Dave J. Abrams.

Lauren: Do you think this idea of family plays into this year’s theme? How do you interpret “We Rise by Lifting Others” and how do you hope to integrate that theme throughout the evening?

 Dave: I’ve been sitting with this theme and its different possible interpretations. I think of the awards as a celebration where we come together in community to lift each other up. It’s not about competition. Sometimes I think we are afraid we will lose something by supporting others, but I’m excited to focus on the joy of collaboration. I’d like to highlight those people who are already working together. For example Contra Costa Musical Theatre and Center Repertory Theatre or Bay Area Children’s Theatre and 42nd Street Moon, companies that are sharing sets or resources, supporting each other.

 Margo: I always wonder--you know you have these famous people, basketball players, movie stars and I always wonder why they don’t do more. And I don’t just mean donating money, I’m talking about their experience, their knowledge. If they shared that, gave back on a daily basis, where would the world be? Especially for people of color.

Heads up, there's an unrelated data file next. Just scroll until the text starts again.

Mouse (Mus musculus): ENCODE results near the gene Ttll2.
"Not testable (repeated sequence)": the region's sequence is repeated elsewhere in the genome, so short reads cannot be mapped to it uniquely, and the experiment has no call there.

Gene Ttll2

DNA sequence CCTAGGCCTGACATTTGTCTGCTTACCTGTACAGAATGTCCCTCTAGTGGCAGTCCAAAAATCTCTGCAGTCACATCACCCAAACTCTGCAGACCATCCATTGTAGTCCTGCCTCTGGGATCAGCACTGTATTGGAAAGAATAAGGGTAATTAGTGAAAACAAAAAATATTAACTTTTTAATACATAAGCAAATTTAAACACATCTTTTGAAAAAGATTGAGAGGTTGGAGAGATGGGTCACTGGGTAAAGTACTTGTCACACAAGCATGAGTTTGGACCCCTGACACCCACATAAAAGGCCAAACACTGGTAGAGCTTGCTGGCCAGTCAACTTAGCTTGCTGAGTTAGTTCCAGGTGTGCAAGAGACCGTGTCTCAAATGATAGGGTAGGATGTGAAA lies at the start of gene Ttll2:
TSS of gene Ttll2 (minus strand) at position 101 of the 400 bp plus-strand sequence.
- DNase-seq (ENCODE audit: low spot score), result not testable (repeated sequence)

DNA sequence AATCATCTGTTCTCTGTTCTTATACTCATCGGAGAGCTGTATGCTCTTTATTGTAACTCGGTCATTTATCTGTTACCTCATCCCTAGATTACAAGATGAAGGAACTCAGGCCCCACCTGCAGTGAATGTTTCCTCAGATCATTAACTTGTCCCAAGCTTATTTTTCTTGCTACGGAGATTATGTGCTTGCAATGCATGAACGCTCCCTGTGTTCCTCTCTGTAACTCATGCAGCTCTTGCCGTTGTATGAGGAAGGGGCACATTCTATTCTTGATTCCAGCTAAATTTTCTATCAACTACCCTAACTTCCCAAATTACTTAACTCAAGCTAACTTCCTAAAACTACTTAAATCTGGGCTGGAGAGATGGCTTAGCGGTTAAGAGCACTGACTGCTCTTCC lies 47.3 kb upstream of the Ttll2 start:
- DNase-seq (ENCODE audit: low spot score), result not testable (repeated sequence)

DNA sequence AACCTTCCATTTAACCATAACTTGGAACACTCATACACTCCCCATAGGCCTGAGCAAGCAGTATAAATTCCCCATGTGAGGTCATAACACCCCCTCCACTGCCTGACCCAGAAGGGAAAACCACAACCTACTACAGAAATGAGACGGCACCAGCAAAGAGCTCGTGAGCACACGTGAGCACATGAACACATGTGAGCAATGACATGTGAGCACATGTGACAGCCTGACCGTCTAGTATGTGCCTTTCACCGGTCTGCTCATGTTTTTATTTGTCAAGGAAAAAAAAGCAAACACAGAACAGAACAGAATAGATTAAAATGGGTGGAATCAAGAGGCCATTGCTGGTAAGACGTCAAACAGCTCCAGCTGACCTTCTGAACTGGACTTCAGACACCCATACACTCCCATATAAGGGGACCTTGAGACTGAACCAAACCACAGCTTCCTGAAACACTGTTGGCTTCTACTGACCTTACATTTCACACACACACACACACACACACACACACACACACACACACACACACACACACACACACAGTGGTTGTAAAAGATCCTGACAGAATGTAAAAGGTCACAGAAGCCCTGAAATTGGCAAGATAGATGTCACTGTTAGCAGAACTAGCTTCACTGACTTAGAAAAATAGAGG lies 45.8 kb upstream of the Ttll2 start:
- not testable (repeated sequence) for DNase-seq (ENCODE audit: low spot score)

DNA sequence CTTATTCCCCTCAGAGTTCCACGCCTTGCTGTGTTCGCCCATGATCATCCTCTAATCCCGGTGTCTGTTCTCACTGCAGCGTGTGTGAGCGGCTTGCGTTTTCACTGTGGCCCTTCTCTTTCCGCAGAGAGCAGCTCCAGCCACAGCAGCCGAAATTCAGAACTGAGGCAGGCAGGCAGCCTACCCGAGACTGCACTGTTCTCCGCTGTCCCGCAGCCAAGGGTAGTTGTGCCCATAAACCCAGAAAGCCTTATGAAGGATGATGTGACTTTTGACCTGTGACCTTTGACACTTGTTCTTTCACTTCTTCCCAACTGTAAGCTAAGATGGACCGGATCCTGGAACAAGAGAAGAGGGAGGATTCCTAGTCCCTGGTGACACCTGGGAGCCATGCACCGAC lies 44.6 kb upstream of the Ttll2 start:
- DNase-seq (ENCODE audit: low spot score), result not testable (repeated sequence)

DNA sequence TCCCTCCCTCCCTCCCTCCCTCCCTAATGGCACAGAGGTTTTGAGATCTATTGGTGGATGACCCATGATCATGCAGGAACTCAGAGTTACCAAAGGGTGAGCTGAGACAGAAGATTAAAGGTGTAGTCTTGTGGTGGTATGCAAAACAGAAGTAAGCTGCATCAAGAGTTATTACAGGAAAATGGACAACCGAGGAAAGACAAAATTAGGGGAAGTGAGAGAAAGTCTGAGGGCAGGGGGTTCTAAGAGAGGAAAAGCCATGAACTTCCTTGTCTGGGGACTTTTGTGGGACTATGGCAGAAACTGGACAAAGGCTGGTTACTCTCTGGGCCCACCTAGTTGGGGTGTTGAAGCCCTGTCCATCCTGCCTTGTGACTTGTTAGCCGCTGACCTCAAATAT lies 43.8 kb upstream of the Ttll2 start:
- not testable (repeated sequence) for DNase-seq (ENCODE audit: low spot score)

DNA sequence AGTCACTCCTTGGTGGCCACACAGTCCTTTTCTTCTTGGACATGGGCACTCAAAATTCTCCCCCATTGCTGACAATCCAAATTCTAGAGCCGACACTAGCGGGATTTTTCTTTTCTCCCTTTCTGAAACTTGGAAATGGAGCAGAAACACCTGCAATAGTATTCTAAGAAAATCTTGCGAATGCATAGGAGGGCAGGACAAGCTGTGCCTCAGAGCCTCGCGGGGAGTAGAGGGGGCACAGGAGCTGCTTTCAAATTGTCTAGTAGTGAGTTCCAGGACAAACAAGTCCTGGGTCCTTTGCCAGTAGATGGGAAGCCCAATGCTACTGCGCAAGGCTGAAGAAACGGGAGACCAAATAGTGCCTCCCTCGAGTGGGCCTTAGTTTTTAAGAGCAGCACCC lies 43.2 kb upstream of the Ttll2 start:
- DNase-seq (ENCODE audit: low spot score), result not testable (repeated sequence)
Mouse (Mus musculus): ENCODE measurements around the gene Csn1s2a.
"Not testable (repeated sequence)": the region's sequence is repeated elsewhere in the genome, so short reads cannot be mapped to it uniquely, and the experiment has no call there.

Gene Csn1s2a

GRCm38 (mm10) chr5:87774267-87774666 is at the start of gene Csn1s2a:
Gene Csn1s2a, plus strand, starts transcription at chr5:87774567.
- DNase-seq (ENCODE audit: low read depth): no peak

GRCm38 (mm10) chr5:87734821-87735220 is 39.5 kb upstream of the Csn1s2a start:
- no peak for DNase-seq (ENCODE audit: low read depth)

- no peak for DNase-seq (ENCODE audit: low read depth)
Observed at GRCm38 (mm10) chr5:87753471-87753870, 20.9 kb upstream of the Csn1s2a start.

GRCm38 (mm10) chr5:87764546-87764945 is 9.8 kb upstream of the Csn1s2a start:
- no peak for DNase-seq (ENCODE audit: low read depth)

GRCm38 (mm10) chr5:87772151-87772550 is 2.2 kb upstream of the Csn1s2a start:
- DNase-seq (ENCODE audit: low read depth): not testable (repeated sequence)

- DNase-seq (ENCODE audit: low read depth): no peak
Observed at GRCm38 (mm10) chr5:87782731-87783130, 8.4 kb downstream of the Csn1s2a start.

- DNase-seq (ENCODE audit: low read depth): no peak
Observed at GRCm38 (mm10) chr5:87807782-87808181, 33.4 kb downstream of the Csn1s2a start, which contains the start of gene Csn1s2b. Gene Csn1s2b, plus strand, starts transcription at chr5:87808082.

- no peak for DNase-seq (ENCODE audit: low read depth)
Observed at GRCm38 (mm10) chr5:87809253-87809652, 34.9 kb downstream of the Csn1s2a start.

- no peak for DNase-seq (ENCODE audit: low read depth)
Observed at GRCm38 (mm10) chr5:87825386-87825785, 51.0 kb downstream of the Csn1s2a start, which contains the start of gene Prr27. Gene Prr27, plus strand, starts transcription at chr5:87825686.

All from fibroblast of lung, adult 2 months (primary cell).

I try to practice what I preach around that. Are there daily opportunities in my world where I can help? I want my legacy to be that I helped others to rise, especially young artists. For example, if a new playwright is trying to get a play produced and I know an artistic director of a company, I call that AD and say “You should check out this person’s work,” because I remember that people opened doors for me, that my mentors were always reaching back.

 Dave: Erin and I have talked about trying to highlight the artists/activists who are really making a change in the community and giving them a platform [at the awards] to speak about their work.

Margo: I hope the night will be an opportunity to highlight those who have gone out of their way to make our community better. They don’t do it for the props. But it is nice to be appreciated.